The day after his 27th birthday, Mark McGhee celebrated by scoring a header past Peter Shilton at Hampden.

The match against England on May 26, 1984, was his fourth cap. He never won another.

This astonishing statistic owes much to the riches that Scotland once enjoyed, with Kenny Dalglish, Maurice Johnston, Frank McAvennie, Paul Sturrock, Charlie Nicholas and others all ensuring McGhee could be discarded permanently despite a brilliant goal against the Auld Enemy. But it also speaks to the part fortune plays in football. McGhee was the very personification of the adage that a striker has to be in the right place at the right time when playing in a red shirt but circumstances conspired against him in the early to mid-eighties where injury and the strength of the competition restricted his international career.

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It is tempting, too, to suggest that, as a manager, McGhee also had the facility of being in the wrong place at the wrong time. His 22-year coaching career began at Reading and has stretched through Leicester City, Wolverhampton Wanderers, Millwall, Brighton & Hove Albion, Motherwell, Aberdeen and Bristol Rovers.

It is not as if he has not enjoyed success; he has led teams to promotion three times. At Leicester, in 1994, he was the next big thing. As recently as five years ago, he was a contender for the Scotland job and would surely have been in the frame for any vacancy at Celtic, such was his success at Motherwell. But the chances were not offered or not quite taken when he was in the ascendancy.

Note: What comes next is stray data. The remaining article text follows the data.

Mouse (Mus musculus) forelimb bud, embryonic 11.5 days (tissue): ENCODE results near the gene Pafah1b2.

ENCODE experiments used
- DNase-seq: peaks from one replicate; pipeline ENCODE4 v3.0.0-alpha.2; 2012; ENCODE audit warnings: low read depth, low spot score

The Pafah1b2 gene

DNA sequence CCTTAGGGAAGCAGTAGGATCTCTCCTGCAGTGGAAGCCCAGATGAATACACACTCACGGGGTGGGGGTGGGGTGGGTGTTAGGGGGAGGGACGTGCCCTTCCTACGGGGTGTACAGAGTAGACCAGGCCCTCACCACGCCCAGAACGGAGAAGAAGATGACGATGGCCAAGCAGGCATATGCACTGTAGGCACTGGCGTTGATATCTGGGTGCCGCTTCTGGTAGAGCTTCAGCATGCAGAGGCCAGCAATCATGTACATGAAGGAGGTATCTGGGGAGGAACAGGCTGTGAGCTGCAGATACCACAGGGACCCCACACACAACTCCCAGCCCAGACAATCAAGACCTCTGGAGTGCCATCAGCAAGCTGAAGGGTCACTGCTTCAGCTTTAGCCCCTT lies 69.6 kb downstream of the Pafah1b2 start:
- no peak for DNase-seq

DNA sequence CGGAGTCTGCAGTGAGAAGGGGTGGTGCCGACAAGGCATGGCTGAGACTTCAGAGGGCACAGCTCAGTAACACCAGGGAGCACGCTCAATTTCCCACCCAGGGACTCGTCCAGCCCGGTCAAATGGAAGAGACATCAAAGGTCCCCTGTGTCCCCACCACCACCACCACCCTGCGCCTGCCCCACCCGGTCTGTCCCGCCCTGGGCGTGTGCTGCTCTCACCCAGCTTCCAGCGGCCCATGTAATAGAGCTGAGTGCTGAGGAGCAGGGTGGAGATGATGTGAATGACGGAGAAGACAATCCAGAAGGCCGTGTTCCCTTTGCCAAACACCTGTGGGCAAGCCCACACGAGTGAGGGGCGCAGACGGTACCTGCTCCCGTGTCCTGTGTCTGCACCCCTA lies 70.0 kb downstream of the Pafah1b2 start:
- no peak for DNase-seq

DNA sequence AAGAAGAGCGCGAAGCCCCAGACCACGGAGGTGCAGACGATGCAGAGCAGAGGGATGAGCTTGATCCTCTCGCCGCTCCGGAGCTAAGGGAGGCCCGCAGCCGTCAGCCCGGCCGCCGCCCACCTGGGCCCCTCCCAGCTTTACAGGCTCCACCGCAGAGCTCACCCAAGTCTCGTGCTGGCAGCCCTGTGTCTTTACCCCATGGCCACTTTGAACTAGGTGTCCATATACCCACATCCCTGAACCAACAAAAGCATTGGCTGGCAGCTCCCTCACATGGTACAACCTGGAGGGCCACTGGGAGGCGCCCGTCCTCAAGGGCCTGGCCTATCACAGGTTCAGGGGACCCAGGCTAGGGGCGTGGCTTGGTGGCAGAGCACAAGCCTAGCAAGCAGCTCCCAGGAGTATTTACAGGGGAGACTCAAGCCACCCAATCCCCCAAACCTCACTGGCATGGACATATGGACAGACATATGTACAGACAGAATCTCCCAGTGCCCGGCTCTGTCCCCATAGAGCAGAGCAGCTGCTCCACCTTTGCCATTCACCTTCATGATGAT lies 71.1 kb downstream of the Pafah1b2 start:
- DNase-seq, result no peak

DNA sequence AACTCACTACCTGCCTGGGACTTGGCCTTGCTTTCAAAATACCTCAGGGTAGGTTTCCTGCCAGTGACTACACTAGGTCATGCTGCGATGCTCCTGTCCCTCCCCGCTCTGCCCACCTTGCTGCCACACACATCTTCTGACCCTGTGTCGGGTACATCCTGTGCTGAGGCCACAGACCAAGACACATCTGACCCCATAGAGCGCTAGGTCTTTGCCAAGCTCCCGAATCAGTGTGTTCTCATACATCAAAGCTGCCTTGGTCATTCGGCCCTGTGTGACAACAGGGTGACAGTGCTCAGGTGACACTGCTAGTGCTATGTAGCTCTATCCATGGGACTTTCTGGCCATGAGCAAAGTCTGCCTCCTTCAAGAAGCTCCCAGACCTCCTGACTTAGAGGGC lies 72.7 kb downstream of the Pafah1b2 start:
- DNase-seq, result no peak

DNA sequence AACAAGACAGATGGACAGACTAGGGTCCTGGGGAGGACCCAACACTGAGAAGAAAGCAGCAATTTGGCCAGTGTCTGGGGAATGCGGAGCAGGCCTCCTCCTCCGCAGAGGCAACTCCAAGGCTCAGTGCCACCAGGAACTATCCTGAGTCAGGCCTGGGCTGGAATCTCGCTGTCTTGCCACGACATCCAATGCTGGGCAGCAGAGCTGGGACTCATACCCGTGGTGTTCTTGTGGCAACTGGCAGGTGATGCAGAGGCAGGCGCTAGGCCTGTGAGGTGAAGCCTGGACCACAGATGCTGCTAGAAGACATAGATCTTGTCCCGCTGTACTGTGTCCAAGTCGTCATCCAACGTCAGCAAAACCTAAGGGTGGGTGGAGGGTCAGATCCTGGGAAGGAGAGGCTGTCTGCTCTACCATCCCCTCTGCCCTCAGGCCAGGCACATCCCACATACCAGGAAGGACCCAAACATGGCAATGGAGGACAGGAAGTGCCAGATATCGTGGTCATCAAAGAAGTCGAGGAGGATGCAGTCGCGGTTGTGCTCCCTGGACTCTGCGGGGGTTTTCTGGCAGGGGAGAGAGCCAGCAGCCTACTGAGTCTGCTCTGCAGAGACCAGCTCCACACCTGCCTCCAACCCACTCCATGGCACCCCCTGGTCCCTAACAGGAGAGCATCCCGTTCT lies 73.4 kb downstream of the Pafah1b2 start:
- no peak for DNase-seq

Yesterday he faced the press as assistant manager of Scotland and had to field questions about failure. McGhee, now 55, reminisced about coming to Glasgow as a player with Aberdeen, at a time when "we felt as if we were almost invincible". It was an older and wiser man who visited the city yesterday but one who believes that every managerial experience has improved him.

He did not shrink from the accusations of under-achievement but firmly stated his intentions with the hint of a Caledonian bristle. This was in evidence when asked if he and Sir Alex Ferguson kept touch. "No," he said. " I do not know if he knows [of my appointment]. I do not even know if he knows Gordon is the manager."

Of adverse comment to his appointment, he said: "I have to say there has not been another person who has approached me, either from the press or the public, who have said there has been a negative reaction."

He added: "All I can do is try to prove myself. With every experience I have had in football, I can say I consider myself a better manager and a better coach, not a worse one. There is no place here for starting to discuss what happened to me at Aberdeen or Bristol Rovers. I believe I have a contribution to make and all I can do is give Gordon all the support I can and, in the process, prove to people that I am worthy of the position."

McGhee's role seems primarily to scout opponents and help in the task of watching candidates for the squad. He was generous but diplomatic on the claims of both Jordan Rhodes and Steven Fletcher and always keen to emphasise that he was content to be secondary to Strachan. "He is a very loyal person, he is a very honest person, he believes in old-fashioned values – good manners and family," he said of his friend. "All of those things are solid characteristics for somebody who is going to be in a position as important and as influential as the manager of the national team. You have to have standards."